series event

Cellular and extracellular elements in cerebral malaria

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In this talk, we will review some of the immune mechanisms underpinning the pathogenesis of cerebral malaria and will discuss recent experimental data.  First, among cells, we recently identified two unexpected subsets of monocytes that seem to be instrumental in cerebral malaria development.  Second, we will revisit the body of evidence that supports an important pathogenetic role for extracellular vesicles in cerebral malaria. Extracellular vesicles are nano-sized membrane structures released by all cells, in physiological conditions, but in increased numbers and with altered composition in inflammatory conditions.  

We will present unpublished results on the characterisation of extracellular vesicle subsets generated in an in vitro model of cerebral malaria.      


Professor Georges Grau, University of Sydney 

Professor Georges Grau, University of Sydney

Professor Georges Grau, MD (University of Liège) and Privat-Docent (University of Genève), is the Chair of Vascular Immunology at the University of Sydney since 2006. His research in immunopathological mechanisms of infectious diseases focuses on cytokines, the microvascular endothelium and extracellular vesicles.  

With his team at the Vascular Immunology Unit, he has:  

  • analysed the cellular and molecular mechanisms of the interactions between microvascular endothelial cells and cells of the immune system.  
  • contributed to the elucidation of cytokine interactions leading to tissue injury, using in vivo intervention studies in various models of pathology, with particular attention to TNF.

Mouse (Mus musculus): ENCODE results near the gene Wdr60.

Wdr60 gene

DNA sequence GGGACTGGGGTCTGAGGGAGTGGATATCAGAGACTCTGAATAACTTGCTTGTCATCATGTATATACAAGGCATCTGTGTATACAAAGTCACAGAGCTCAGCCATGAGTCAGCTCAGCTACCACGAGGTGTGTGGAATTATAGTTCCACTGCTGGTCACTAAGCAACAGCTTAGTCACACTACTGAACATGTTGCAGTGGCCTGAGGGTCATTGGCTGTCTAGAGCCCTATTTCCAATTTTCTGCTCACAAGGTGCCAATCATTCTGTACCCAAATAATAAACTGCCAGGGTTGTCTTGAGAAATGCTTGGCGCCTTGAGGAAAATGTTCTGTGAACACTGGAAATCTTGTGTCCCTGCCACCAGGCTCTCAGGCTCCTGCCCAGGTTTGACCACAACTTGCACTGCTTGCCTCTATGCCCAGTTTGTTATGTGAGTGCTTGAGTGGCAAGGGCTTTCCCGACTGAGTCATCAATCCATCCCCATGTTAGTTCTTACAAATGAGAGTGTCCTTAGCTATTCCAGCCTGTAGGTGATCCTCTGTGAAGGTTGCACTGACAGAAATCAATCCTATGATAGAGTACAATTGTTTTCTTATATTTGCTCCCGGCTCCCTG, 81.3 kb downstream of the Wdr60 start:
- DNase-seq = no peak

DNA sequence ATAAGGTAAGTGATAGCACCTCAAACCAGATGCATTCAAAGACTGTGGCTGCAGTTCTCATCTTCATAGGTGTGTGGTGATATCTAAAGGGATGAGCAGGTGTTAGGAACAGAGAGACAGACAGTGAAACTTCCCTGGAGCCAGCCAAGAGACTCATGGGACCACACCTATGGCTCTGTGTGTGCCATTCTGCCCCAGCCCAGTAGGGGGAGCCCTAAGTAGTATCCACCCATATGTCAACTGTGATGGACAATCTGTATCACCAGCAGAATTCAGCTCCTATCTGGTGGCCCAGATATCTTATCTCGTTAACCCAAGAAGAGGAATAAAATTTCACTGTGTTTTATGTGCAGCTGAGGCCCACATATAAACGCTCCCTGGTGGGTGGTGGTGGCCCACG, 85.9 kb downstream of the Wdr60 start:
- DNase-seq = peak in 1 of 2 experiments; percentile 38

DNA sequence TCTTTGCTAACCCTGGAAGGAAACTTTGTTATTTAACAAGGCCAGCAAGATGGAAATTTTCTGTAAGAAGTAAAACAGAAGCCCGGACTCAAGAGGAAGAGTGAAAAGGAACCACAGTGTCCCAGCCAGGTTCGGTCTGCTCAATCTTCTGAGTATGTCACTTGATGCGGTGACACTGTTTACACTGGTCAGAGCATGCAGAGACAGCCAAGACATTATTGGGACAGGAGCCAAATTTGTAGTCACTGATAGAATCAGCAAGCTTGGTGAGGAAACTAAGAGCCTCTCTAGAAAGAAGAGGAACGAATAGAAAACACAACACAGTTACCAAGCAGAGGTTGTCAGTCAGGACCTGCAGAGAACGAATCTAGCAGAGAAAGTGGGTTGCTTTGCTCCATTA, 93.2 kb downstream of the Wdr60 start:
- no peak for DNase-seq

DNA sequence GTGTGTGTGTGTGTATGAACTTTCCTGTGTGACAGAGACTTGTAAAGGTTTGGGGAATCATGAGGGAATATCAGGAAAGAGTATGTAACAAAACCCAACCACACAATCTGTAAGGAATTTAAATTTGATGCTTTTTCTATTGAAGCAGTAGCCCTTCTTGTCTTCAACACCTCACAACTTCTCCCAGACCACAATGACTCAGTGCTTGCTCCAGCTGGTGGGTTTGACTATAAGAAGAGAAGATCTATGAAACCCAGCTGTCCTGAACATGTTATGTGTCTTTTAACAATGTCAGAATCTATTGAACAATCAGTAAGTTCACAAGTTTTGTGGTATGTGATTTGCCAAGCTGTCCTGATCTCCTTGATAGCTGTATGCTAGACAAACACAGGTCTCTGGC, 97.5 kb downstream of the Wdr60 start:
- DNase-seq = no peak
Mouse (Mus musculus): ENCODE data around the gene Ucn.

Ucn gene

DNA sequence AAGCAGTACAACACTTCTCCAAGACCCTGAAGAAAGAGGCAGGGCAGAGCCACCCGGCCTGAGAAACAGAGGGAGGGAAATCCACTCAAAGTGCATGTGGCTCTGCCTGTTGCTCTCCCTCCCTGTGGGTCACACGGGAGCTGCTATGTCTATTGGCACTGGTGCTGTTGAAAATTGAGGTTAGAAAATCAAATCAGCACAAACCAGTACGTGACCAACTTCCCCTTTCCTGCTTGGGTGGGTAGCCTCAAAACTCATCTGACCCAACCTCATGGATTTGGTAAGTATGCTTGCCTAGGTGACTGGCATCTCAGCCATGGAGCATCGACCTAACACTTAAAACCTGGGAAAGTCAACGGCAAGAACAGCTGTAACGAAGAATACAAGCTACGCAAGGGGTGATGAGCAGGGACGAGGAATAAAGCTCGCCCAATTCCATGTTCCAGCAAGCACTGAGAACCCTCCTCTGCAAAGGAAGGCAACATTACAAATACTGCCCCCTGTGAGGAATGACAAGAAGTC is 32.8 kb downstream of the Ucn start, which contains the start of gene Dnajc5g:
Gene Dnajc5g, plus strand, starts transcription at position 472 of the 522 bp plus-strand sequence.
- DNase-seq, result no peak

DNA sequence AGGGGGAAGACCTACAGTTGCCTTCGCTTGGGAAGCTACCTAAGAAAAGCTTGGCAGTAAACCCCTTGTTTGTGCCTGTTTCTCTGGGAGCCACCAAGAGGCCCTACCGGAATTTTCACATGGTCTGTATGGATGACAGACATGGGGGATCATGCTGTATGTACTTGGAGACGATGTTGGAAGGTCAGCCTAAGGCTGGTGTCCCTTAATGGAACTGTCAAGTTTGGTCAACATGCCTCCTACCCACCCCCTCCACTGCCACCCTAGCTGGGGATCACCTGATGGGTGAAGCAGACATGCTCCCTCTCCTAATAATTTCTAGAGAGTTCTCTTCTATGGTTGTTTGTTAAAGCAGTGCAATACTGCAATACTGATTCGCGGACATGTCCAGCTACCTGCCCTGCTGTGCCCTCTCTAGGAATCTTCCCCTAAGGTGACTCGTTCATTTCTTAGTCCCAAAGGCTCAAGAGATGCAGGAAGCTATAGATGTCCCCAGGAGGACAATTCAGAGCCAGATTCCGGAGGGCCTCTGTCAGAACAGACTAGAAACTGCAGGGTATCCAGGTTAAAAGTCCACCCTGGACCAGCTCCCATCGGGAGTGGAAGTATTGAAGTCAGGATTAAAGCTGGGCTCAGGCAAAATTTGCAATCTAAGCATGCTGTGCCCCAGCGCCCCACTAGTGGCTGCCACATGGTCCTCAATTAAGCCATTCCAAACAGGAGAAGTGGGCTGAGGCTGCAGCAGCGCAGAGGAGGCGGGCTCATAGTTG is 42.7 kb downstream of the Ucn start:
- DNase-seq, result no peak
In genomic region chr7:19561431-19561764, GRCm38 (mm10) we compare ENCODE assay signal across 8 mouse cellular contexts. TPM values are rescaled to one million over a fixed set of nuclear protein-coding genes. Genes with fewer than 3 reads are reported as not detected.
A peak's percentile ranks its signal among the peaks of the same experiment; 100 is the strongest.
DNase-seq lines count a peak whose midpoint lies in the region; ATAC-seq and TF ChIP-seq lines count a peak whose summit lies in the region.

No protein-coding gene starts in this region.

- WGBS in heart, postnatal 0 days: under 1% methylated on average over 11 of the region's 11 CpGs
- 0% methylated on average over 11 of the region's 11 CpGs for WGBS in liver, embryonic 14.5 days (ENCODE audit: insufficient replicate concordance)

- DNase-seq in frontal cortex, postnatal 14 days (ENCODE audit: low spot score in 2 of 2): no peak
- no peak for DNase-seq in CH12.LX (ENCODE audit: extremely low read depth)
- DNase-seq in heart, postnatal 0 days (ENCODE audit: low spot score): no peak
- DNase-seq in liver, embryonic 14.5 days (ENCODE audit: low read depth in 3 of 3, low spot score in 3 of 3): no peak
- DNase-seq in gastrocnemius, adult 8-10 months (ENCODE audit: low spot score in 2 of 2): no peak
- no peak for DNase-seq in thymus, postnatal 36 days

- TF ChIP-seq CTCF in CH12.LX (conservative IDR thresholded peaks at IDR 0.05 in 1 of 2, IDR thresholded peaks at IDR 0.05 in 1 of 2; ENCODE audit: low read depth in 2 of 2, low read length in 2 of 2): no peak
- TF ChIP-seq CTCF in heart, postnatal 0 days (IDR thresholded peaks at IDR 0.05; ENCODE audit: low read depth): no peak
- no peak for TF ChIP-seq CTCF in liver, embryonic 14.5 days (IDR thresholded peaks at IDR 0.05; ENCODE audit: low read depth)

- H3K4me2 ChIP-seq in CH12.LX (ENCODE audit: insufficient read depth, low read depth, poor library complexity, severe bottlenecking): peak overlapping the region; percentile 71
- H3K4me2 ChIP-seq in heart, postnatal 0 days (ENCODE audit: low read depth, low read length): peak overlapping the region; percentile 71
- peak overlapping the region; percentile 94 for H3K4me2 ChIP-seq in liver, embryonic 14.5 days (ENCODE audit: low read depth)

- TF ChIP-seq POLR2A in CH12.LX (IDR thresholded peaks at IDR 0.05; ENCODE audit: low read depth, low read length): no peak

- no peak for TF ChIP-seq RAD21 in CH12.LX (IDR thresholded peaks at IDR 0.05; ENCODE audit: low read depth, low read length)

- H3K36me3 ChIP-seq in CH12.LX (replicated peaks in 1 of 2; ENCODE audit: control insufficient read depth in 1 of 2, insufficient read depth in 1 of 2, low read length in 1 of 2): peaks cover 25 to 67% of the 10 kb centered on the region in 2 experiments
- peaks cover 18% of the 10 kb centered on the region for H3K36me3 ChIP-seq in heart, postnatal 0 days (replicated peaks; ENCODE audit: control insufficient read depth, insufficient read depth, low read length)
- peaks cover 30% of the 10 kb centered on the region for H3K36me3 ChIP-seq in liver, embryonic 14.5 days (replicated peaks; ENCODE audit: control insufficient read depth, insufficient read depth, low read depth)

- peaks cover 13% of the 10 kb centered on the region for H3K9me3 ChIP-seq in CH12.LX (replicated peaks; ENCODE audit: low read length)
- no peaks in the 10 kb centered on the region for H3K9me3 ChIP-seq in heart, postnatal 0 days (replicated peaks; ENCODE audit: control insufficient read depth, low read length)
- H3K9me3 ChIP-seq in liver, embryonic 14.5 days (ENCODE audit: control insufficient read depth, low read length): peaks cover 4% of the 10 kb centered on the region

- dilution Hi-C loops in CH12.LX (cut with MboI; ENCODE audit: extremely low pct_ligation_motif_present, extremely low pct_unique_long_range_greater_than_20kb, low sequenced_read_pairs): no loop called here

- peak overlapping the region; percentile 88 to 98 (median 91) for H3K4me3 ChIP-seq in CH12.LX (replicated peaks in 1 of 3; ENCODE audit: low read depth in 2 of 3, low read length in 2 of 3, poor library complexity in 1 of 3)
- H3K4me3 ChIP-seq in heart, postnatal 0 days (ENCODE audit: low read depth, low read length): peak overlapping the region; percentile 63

• developed a brain endothelium co-culture system, to study blood-brain barrier changes in cerebral malaria, sepsis, multiple sclerosis, viral encephalitides and cryptococcal meningoencephalitis  
  • studied extracellular vesicles, particularly microvesicles and exosomes, released in these co-cultures and shown their role as crucial effectors of cytokine-mediated pathology  
  • deciphered critical molecular mechanisms of microvesicle release in inflammatory conditions  
  • shown that inhibition of microvesicle release can prevent pathology. His 393 papers have been cited over 37,000 times and his h-index is 100.  

From 2015 to 2021 he served as Discipline Leader (Pathology), Marie Bashir Institute, is a Member of Sydney Analytical Advisory Committee and Chair of the Vibrational Spectroscopy Committee, since 2020. In 2021 he was re-elected President of the Australian-New Zealand Microcirculation Society. 

  • Please note that you can join this event in person or you can join remotely via the webinar link listed below. 
  • Please note that the recording link will be listed on this page when available. 


Follow webinar link. Free and open to all. No registration required.


LSHTM Malaria Centre